OCZ Vector (256GB) Reviewby Anand Lal Shimpi on November 27, 2012 9:10 PM EST
In our Intel SSD DC S3700 review I introduced a new method of characterizing performance: looking at the latency of individual operations over time. The S3700 promised a level of performance consistency that was unmatched in the industry, and as a result needed some additional testing to show that. The reason we don't have consistent IO latency with SSDs is because inevitably all controllers have to do some amount of defragmentation or garbage collection in order to continue operating at high speeds. When and how an SSD decides to run its defrag and cleanup routines directly impacts the user experience. Frequent (borderline aggressive) cleanup generally results in more stable performance, while delaying that can result in higher peak performance at the expense of much lower worst case performance. The graphs below tell us a lot about the architecture of these SSDs and how they handle internal defragmentation.
To generate the data below I took a freshly secure erased SSD and filled it with sequential data. This ensures that all user accessible LBAs have data associated with them. Next I kicked off a 4KB random write workload at a queue depth of 32 using incompressible data. I ran the test for just over half an hour, no where near what we run our steady state tests for but enough to give me a good look at drive behavior once all spare area filled up.
I recorded instantaneous IOPS every second for the duration of the test. I then plotted IOPS vs. time and generated the scatter plots below. Each set of graphs features the same scale. The first two sets use a log scale for easy comparison, while the last set of graphs uses a linear scale that tops out at 40K IOPS for better visualization of differences between drives.
The first set of graphs shows the performance data over the entire 2000 second test period. In these charts you'll notice an early period of very high performance followed by a sharp dropoff. What you're seeing in that case is the drive alllocating new blocks from its spare area, then eventually using up all free blocks and having to perform a read-modify-write for all subsequent writes (write amplification goes up, performance goes down).
The second set of graphs zooms in to the beginning of steady state operation for the drive (t=1400s). The third set also looks at the beginning of steady state operation but on a linear performance scale. Click the buttons below each graph to switch source data.
Here we see a lot of the code re-use between the Vector and Vertex 4 firmware. Vector performs like a faster Vertex 4, with all of its datapoints shifted up in the graph. The distribution of performance is a bit tighter than on the Vertex 4 and performance is definitely more consistent than the 840 Pro. The S3700 is obviously in a league of its own here, but I do hope that over time we'll see similarly consistent drives from other vendors.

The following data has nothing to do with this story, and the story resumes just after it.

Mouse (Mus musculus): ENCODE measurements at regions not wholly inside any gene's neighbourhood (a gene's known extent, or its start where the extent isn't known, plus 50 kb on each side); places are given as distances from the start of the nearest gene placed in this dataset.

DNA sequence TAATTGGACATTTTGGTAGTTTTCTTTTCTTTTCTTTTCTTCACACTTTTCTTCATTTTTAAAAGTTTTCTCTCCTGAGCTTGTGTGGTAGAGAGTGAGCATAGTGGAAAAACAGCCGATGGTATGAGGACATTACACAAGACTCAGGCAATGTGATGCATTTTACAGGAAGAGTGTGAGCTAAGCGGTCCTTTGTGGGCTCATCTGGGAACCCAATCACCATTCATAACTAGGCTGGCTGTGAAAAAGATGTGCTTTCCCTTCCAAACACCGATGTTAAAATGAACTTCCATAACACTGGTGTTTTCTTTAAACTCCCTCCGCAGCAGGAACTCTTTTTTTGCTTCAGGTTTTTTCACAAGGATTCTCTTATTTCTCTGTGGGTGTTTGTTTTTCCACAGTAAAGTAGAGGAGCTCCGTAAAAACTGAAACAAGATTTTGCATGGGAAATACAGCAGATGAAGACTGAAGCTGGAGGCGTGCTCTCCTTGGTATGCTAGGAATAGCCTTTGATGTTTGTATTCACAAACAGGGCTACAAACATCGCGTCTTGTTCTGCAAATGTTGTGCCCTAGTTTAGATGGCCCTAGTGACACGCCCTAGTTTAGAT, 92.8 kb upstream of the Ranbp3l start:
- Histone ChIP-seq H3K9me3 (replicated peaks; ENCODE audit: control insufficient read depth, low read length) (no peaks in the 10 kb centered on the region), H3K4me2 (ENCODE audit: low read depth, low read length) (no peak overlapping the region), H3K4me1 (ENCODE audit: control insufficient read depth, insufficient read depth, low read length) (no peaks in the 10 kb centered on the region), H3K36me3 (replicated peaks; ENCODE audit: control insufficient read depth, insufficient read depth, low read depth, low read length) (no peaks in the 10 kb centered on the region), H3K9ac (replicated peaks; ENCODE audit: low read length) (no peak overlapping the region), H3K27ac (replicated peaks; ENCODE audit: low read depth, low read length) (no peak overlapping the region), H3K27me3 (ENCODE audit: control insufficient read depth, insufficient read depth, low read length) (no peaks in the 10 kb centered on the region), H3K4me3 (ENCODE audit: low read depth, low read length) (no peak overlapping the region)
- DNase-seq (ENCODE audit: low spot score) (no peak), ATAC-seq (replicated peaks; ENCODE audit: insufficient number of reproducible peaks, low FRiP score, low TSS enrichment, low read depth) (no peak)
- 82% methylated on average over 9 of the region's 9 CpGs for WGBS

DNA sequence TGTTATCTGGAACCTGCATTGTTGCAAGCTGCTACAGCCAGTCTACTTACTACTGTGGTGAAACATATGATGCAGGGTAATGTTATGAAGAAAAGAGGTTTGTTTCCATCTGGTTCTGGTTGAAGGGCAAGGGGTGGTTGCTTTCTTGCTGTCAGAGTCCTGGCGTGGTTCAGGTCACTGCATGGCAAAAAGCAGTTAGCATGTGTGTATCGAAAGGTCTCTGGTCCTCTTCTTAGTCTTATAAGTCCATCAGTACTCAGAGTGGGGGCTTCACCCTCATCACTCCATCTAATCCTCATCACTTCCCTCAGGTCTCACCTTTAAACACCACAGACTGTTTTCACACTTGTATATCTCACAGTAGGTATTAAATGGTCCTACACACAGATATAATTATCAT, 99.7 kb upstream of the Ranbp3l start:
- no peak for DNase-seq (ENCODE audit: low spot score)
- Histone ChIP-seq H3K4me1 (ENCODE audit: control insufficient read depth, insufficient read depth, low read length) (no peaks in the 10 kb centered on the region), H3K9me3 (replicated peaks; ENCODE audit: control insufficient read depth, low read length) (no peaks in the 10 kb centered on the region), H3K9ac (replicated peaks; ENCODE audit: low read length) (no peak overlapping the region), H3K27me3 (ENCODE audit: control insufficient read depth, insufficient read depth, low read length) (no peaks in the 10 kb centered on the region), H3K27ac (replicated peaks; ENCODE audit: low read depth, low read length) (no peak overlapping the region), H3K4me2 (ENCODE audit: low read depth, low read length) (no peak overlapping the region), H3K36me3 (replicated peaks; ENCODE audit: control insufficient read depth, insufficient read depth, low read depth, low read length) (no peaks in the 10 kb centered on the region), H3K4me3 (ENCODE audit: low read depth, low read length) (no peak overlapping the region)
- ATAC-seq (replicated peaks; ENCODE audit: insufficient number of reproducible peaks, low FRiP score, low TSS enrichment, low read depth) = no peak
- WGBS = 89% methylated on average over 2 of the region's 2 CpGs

The next set of charts look at the steady state (for most drives) portion of the curve. Here we'll get some better visibility into how everyone will perform over the long run.
The source data is the same, we're just focusing on a different part of the graph. Here the Vector actually looks pretty good compared to all non-S3700 drives. In this case the Vector's performance distribution looks a lot like SandForce. There's a clear advantage again over the 840 Pro and Vertex 4.
The final set of graphs abandons the log scale entirely and just looks at a linear scale that tops out at 40K IOPS. We're also only looking at steady state (or close to it) performance here:
If we look at the tail end of the graph with a linear scale, we get a taste of the of just how varied IO latency can be with most of these drives. Vector looks much more spread out than the Vertex 4, but that's largely a function of the fact that its performance is just so much higher without an equivalent increase in aggressive defrag/GC routines. The 840 Pro generally manages lower performance in this worst case scenario. The SandForce based Intel SSD 330 shows a wide range of IO latencies but overall performance is much better. Had SandForce not been plagued by so many poorly handled reliability issues it might have been a better received option today.
From an IO consistency perspective, the Vector looks a lot like a better Vertex 4 or 840 Pro. Architecturally I wouldn't be too surprised if OCZ's method of NAND mapping and flash management wasn't very similar to Samsung's, which isn't a bad thing at all. I would like to see more emphasis placed on S3700-style IO consistency though. I do firmly believe that the first company to deliver IO consistency for the client space will reap serious rewards.